Barry Quinn is an Irish illustrator and multi-disciplinary artist.
His beautifully detailed work conveys the magical interconnection between nature and our soul.
Many thanks to Barry for sharing his art insights with us! Before jumping into his interview below, check out his fantastic work for sale on his Etsy shop.
What's the latest piece of art that you have put out into the world?
I recently finished an MA in Visual Communication, so the project for that was the last major thing I’ve done. You can check it here (Transitions). It was looking at materiality in illustration and the idea of using the natural materials of the landscape to tell a story.
For my usual illustration work, lately I’ve been doing these drawings of giant birds. They’re kind of an imagined return of megafauna, but also on how small our worlds have become due to lockdown.
What drives you to keep creating?
Drawing is generally how I process things and if I don’t allow that creative output, things just rattle around in my brain. Also, there’s a drive in wanting to be part of communities, to try to be part of a positive change in the world. A lot of that is concerned with environmentalism and trying to understand my own relationship with the natural world.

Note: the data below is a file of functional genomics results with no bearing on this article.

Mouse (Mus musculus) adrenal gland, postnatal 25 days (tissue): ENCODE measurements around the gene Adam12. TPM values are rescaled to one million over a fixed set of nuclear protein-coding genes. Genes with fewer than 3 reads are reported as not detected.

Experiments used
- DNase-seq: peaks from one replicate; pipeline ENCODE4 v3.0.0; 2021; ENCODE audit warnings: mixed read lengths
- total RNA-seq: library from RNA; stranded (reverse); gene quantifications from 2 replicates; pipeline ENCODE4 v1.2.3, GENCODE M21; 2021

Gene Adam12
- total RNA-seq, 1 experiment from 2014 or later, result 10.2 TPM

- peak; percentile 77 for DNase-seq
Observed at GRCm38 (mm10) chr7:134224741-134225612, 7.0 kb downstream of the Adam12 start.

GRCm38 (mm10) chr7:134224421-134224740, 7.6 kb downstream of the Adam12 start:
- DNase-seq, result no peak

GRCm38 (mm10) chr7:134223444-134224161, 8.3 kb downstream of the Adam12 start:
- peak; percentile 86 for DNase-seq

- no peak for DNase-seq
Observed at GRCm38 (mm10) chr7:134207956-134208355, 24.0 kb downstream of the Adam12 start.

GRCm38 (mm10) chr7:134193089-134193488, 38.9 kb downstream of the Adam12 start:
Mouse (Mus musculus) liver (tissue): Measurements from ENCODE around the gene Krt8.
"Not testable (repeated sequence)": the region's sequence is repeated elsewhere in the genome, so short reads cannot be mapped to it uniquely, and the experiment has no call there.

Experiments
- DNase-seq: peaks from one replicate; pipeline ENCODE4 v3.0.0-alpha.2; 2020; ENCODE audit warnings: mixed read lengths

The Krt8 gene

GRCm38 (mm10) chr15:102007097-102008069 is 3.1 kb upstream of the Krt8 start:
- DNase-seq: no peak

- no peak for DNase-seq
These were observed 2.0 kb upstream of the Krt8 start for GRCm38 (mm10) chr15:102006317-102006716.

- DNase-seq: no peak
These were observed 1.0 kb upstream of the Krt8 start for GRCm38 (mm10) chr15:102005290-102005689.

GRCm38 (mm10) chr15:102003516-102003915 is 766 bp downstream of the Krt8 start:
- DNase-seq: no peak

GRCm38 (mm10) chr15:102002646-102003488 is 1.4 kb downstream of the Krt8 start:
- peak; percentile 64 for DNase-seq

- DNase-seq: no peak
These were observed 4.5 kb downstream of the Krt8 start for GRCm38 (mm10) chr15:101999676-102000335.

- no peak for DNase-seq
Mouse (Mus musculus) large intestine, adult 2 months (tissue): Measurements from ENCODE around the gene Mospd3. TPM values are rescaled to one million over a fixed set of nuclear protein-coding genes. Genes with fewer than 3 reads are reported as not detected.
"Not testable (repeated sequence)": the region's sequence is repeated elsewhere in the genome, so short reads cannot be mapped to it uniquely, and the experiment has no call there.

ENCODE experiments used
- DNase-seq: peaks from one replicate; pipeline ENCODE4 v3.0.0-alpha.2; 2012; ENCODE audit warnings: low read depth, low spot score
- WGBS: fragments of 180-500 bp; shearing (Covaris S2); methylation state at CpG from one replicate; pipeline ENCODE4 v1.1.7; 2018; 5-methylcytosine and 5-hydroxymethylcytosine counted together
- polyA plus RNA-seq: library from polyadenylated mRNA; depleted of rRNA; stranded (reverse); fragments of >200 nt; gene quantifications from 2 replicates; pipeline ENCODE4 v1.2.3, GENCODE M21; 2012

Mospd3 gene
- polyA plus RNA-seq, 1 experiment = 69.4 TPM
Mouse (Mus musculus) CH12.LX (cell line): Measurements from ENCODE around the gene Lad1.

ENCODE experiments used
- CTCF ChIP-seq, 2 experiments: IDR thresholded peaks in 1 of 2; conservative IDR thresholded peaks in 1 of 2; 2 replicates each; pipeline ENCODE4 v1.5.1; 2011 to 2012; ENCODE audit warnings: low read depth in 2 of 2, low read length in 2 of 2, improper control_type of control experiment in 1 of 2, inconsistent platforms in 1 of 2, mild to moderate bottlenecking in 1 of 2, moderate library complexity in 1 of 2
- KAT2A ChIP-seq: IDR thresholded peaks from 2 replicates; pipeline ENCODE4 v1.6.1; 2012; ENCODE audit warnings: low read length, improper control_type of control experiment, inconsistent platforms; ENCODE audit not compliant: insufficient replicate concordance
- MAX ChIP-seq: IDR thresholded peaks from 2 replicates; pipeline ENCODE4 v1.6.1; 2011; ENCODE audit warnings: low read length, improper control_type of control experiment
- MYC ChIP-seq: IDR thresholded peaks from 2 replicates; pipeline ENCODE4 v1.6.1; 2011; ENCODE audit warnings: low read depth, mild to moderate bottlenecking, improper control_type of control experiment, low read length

Is there another artist's work that you would recommend, and why?
I love Zoe Keller and Teagan White’s work, both really intricate drawings and always with this passion for the environment and wildlife. Totally different style, but Staselė Jakunskaitė’s work is so so good. Wonderfully bizarre, with this lovely clean aesthetic, 100% my sense of humour. And particularly for lockdown, friend and motion designer Ronan McMeel’s Instagram stories have been a lovely connection to nature the last few months. Check out his archive if you need a little boost of Irish wetlands and woods.
Do you have any advice for creators that are just starting out?
It’s difficult at the minute, with lockdown, but what I would have always found most helpful is doing markets or taking part in group exhibitions, just meeting other creatives, learning from others and figuring out what your work does in the world. There are virtual opportunities for this, but try find outlets that involve genuine interaction with people.
Make the things how you want to make them and say the things you want to say. Which sounds obvious, but it’s something I find I always have to reassess and remind myself, because it's always changing. It's easy to slip into ruts of thinking I have to make something a certain way or for a certain audience, which always leads to creative funks. But when you make work that you enjoy making, I think it shows.
Make deadlines for yourself. If you aren’t making work for a specific outlet, create one. Apply to shows or markets or even online showcases. Or set daily or weekly challenges for yourself. It helps to keep focused and motivated.
Where can we find your work?
My social media handle is usually “barryquinnart”, Instagram is the one I update regularly; https://www.instagram.com/barryquinnart/